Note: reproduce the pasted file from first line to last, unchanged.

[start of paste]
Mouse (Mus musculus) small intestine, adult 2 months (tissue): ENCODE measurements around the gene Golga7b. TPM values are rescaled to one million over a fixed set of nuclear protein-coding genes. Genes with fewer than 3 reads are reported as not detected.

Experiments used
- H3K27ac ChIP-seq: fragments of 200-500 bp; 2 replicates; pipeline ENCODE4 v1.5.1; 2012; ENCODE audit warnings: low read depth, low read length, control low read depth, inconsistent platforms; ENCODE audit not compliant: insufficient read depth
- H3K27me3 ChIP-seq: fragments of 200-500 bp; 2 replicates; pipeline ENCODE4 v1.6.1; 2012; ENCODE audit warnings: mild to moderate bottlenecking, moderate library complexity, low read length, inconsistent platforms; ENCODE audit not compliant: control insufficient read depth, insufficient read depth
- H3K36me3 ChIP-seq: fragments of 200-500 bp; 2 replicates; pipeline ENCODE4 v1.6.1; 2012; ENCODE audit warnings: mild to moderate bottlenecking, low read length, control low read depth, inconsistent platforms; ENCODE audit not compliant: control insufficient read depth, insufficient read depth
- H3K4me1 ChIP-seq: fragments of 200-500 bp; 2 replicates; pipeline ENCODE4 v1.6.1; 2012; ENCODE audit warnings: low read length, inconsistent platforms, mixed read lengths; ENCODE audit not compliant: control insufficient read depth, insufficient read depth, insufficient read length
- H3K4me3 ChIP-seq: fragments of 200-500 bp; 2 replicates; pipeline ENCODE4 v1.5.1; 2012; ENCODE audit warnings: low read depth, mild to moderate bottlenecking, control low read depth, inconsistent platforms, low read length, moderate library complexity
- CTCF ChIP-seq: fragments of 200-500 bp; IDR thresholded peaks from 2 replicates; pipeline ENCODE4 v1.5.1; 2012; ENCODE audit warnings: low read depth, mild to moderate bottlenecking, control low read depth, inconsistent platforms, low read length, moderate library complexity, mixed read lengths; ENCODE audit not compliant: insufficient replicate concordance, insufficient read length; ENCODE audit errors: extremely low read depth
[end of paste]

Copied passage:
Mouse (Mus musculus) small intestine, adult 2 months (tissue): ENCODE measurements around the gene Golga7b. TPM values are rescaled to one million over a fixed set of nuclear protein-coding genes. Genes with fewer than 3 reads are reported as not detected.

Experiments used
- H3K27ac ChIP-seq: fragments of 200-500 bp; 2 replicates; pipeline ENCODE4 v1.5.1; 2012; ENCODE audit warnings: low read depth, low read length, control low read depth, inconsistent platforms; ENCODE audit not compliant: insufficient read depth
- H3K27me3 ChIP-seq: fragments of 200-500 bp; 2 replicates; pipeline ENCODE4 v1.6.1; 2012; ENCODE audit warnings: mild to moderate bottlenecking, moderate library complexity, low read length, inconsistent platforms; ENCODE audit not compliant: control insufficient read depth, insufficient read depth
- H3K36me3 ChIP-seq: fragments of 200-500 bp; 2 replicates; pipeline ENCODE4 v1.6.1; 2012; ENCODE audit warnings: mild to moderate bottlenecking, low read length, control low read depth, inconsistent platforms; ENCODE audit not compliant: control insufficient read depth, insufficient read depth
- H3K4me1 ChIP-seq: fragments of 200-500 bp; 2 replicates; pipeline ENCODE4 v1.6.1; 2012; ENCODE audit warnings: low read length, inconsistent platforms, mixed read lengths; ENCODE audit not compliant: control insufficient read depth, insufficient read depth, insufficient read length
- H3K4me3 ChIP-seq: fragments of 200-500 bp; 2 replicates; pipeline ENCODE4 v1.5.1; 2012; ENCODE audit warnings: low read depth, mild to moderate bottlenecking, control low read depth, inconsistent platforms, low read length, moderate library complexity
- CTCF ChIP-seq: fragments of 200-500 bp; IDR thresholded peaks from 2 replicates; pipeline ENCODE4 v1.5.1; 2012; ENCODE audit warnings: low read depth, mild to moderate bottlenecking, control low read depth, inconsistent platforms, low read length, moderate library complexity, mixed read lengths; ENCODE audit not compliant: insufficient replicate concordance, insufficient read length; ENCODE audit errors: extremely low read depth